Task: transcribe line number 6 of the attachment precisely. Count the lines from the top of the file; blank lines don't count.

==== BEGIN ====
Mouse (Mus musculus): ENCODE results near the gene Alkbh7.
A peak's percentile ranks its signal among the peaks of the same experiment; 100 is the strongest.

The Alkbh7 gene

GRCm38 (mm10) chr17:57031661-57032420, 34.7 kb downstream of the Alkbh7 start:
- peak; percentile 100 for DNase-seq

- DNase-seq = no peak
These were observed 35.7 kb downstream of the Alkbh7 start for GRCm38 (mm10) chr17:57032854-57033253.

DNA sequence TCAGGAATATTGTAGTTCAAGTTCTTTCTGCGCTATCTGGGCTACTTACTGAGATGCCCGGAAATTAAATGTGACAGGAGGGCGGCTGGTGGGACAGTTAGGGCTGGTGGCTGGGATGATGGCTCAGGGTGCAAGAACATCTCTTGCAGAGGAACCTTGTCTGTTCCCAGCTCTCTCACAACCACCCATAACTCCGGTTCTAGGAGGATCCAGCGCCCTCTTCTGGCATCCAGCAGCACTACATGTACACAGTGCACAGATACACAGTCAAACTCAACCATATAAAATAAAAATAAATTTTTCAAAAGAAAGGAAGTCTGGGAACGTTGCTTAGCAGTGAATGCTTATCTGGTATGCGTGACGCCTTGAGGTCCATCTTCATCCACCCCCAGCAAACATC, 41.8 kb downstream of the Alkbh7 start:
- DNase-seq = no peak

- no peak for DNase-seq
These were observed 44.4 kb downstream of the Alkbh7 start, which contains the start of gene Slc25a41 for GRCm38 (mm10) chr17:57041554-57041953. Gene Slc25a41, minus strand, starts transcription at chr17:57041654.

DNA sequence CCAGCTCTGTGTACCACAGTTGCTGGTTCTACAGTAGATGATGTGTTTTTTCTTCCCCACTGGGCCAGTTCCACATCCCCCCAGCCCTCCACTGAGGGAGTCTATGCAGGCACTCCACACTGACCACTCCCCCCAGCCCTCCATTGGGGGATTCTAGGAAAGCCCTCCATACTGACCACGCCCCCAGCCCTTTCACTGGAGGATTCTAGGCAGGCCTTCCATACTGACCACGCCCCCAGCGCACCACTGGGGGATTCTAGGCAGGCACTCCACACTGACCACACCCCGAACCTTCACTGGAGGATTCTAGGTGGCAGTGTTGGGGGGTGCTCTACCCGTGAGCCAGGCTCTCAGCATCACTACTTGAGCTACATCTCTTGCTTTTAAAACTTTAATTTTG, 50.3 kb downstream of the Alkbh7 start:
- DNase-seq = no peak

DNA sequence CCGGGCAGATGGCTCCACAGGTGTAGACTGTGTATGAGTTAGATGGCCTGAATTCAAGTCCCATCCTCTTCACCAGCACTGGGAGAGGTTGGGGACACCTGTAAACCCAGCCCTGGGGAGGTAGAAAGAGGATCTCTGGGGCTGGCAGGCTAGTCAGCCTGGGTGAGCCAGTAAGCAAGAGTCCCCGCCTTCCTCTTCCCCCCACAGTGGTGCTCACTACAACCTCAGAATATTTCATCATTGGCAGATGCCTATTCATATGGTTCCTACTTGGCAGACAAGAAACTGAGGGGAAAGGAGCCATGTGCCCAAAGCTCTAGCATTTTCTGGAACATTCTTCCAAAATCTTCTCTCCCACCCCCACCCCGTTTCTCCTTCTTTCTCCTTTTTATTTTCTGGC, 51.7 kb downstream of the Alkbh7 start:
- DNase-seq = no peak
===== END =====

- DNase-seq = no peak